The hallway that he enters into is sparse and well-lit with doors on either side approximately every fifteen feet. They are numbered like street addresses, with even numbers on one side and odd numbers on the other. Utah recalls his instructions and heads down towards room number forty-three. When he arrives, he presses against the wall and breathes deeply. He can hear the sounds of a meeting taking place. He does not recognize the language.

Noting the emergency exit a short way down the hall, he kneels down and rapidly retrieves two cylindrical objects from the briefcase, closing it almost as soon as it is opened. He runs his fingers along their perforated surfaces and tests their weight. He nods as though he has made a difficult decision and places one of them in his front-right pocket. After carefully ensuring the hallway is empty, he opens the briefcase and positions it to the right of the door. He jiggles the doorknob very lightly. It is unlocked.

After taking another deep breath with his eyes closed, Utah Houston pulls the pin from the stun grenade, counts to two, and opens the door. He quickly identifies the large conference table and lobs the grenade onto it, and then retreats to the hallway, pulls the door shut, and covers his ears. A blinding white light seeps through the crack below the door, accompanied by the sound of an explosion that would be deafening to somebody who had not wisely positioned themselves outside of the room and covered their ears. And then he throws open the door.

Utah Houston scans the room, searching through the haze of fluttering papers and disoriented humans, and finds his goal. He dashes in, springs off the shoulder of a large man who appears to be recovering rather faster than normal, and moves to the end of the table. He kneels over the laptop he has been tasked to retrieve—some black metal job with strange white markings—and has just closed it when somebody grabs his ankle and gives it a sharp tug, making him crash down to the tabletop on his chest.

He rolls over and looks up to see a man flashing his teeth in an expression bordering on amusement. His eyes are two different colors. Utah kicks this man in the face. Once freed from his grip, he grabs the laptop, checks that the exit is clear, activates and drops the second grenade, bolts out of the room, and closes the door. Once again he covers his ears and waits for the bang, then he quickly puts the laptop in the waiting briefcase and runs down the hallway to the emergency exit.

Upon his opening the door, an alarm sounds.

Utah exits the Heppinn in the standard manner, by hurrying down the stairs until he ends up in a stream of evacuees, and then ducking out before the security response can really get started. He greets the afternoon sun with apprehension—they really do keep those casinos dark, don’t they? He reaches into his inner jacket pocket only to find the shattered remains of a pair of aviators. One more item for the expense report.

A Day Late and a World Short #1

I thiiiink this one is gonna be long. Here’s part 1, feedback encouraged. (Parts will be shortish and episodic–I have about 10,000 words written but it’s pretty scattershot.)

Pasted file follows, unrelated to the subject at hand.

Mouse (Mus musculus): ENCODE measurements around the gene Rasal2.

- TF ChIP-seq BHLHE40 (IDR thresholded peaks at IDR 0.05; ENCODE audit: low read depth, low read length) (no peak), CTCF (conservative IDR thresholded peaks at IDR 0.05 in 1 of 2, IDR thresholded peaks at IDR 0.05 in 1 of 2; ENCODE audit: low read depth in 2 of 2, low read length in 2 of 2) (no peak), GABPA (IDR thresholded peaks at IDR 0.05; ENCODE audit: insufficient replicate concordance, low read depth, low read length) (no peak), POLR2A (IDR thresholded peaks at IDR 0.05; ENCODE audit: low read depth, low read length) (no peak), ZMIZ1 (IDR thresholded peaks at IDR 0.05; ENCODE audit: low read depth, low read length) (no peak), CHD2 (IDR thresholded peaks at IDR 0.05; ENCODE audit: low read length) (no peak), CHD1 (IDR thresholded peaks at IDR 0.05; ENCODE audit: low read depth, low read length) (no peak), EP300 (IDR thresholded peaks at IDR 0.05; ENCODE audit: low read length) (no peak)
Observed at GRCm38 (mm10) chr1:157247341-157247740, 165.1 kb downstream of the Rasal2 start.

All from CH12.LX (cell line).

Back cover blurb

San Francisco’s not normally the sort of place you’d look to for the start of the apocalypse. But that’s exactly where it happens when Skip Mobley, purveyor of hot and cold beverages and amateur filmmaker, falls in with the wrong crowd of Norwegian gangsters, veterinarians, bartenders, and Norse deities. In a frantic journey spanning the globe from Colorado to Keflavík, Skip & co. fight against the clock to prevent, well, the end of the world.


The screen flickers between different kinds of static and eventually it finds a test pattern.  5 bip, 4 bip, 3 bip, bip, black.  The scene that follows is filmed in a concrete room with shelves of supplies, canned food, ammunition, it’s obviously some sort of shelter, and there’s a chair.  The camera shakes and a man with singed black hair and torn clothes sits on the chair, leans in, and adjusts something behind the lens.

He clears his throat.  “Hi,” he says.  The voice comes out hoarse and he coughs.  “Um, first off, if there are any film buffs watching, I’d like to apologize for the quality of most of the footage.  I shot it mostly with cameras between iPhone video and VHS quality… not my preferred tools, of course.  There’s a good Hemingway quote about, um–“

A voice yells from across the room, weary yet thunderous.  “We don’t have time for this.”

“Right,” Skip says.  “Sorry.  So anyway, if you’d like to see some of my other films, well, if you manage to find a copy of Sir Why Are You Leaving or Sometimes Not Rarely in what’s left of the Cal Berkeley library–“

“Get to the point, Skip, we’re running out of time.”

Skip coughs a few times and looks to his right.  “OK, OK, relax.”  He looks back at the camera.  “Anyway, sorry for the quality of the footage, I did what I could.”  He leans forward into the camera, a new urgency playing on his face.  “My name is Skip Mobley, and what you’re watching is a documentary film, my last one and as I have said by no means my masterpiece.  It’s about, um, the end of the world. Here we go.”